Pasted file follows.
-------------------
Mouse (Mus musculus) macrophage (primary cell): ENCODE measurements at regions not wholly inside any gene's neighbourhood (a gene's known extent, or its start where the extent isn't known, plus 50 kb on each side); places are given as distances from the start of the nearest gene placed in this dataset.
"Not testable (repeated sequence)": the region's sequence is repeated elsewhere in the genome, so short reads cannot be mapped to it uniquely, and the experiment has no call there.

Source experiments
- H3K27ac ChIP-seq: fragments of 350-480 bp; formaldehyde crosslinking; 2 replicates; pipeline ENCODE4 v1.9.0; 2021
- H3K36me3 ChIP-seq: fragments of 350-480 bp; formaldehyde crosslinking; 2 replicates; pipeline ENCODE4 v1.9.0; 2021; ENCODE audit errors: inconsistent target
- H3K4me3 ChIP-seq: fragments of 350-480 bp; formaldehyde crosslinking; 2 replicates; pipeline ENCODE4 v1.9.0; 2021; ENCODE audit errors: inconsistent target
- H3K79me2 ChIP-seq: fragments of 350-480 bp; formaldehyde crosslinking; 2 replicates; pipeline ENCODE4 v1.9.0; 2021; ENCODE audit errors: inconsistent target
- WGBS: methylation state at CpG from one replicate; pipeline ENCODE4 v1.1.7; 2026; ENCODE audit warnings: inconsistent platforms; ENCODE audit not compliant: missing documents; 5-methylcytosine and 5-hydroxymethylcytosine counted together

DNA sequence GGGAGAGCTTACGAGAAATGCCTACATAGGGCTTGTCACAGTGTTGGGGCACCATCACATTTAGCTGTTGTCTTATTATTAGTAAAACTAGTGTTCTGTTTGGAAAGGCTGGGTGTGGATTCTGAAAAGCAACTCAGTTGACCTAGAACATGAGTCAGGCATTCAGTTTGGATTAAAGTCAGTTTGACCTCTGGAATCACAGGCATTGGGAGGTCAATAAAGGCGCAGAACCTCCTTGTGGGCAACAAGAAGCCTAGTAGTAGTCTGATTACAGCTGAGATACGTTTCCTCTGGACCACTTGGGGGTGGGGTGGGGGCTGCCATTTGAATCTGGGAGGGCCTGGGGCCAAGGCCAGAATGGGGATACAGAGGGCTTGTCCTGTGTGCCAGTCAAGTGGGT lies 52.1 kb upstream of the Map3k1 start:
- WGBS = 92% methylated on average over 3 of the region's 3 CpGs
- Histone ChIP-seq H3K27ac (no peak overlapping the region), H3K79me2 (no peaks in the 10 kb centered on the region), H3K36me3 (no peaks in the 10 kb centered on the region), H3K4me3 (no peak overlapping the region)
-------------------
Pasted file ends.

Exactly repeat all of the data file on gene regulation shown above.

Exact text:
Mouse (Mus musculus) macrophage (primary cell): ENCODE measurements at regions not wholly inside any gene's neighbourhood (a gene's known extent, or its start where the extent isn't known, plus 50 kb on each side); places are given as distances from the start of the nearest gene placed in this dataset.
"Not testable (repeated sequence)": the region's sequence is repeated elsewhere in the genome, so short reads cannot be mapped to it uniquely, and the experiment has no call there.

Source experiments
- H3K27ac ChIP-seq: fragments of 350-480 bp; formaldehyde crosslinking; 2 replicates; pipeline ENCODE4 v1.9.0; 2021
- H3K36me3 ChIP-seq: fragments of 350-480 bp; formaldehyde crosslinking; 2 replicates; pipeline ENCODE4 v1.9.0; 2021; ENCODE audit errors: inconsistent target
- H3K4me3 ChIP-seq: fragments of 350-480 bp; formaldehyde crosslinking; 2 replicates; pipeline ENCODE4 v1.9.0; 2021; ENCODE audit errors: inconsistent target
- H3K79me2 ChIP-seq: fragments of 350-480 bp; formaldehyde crosslinking; 2 replicates; pipeline ENCODE4 v1.9.0; 2021; ENCODE audit errors: inconsistent target
- WGBS: methylation state at CpG from one replicate; pipeline ENCODE4 v1.1.7; 2026; ENCODE audit warnings: inconsistent platforms; ENCODE audit not compliant: missing documents; 5-methylcytosine and 5-hydroxymethylcytosine counted together

DNA sequence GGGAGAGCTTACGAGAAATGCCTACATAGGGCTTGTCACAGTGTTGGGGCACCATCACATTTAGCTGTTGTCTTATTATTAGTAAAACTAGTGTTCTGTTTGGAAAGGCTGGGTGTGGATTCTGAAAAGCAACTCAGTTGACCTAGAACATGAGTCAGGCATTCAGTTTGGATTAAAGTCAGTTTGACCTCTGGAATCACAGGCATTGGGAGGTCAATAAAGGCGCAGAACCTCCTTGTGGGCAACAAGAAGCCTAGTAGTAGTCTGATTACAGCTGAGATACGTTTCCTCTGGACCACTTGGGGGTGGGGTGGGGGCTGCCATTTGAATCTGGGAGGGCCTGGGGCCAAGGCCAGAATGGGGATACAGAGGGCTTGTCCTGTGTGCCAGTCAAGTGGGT lies 52.1 kb upstream of the Map3k1 start:
- WGBS = 92% methylated on average over 3 of the region's 3 CpGs
- Histone ChIP-seq H3K27ac (no peak overlapping the region), H3K79me2 (no peaks in the 10 kb centered on the region), H3K36me3 (no peaks in the 10 kb centered on the region), H3K4me3 (no peak overlapping the region)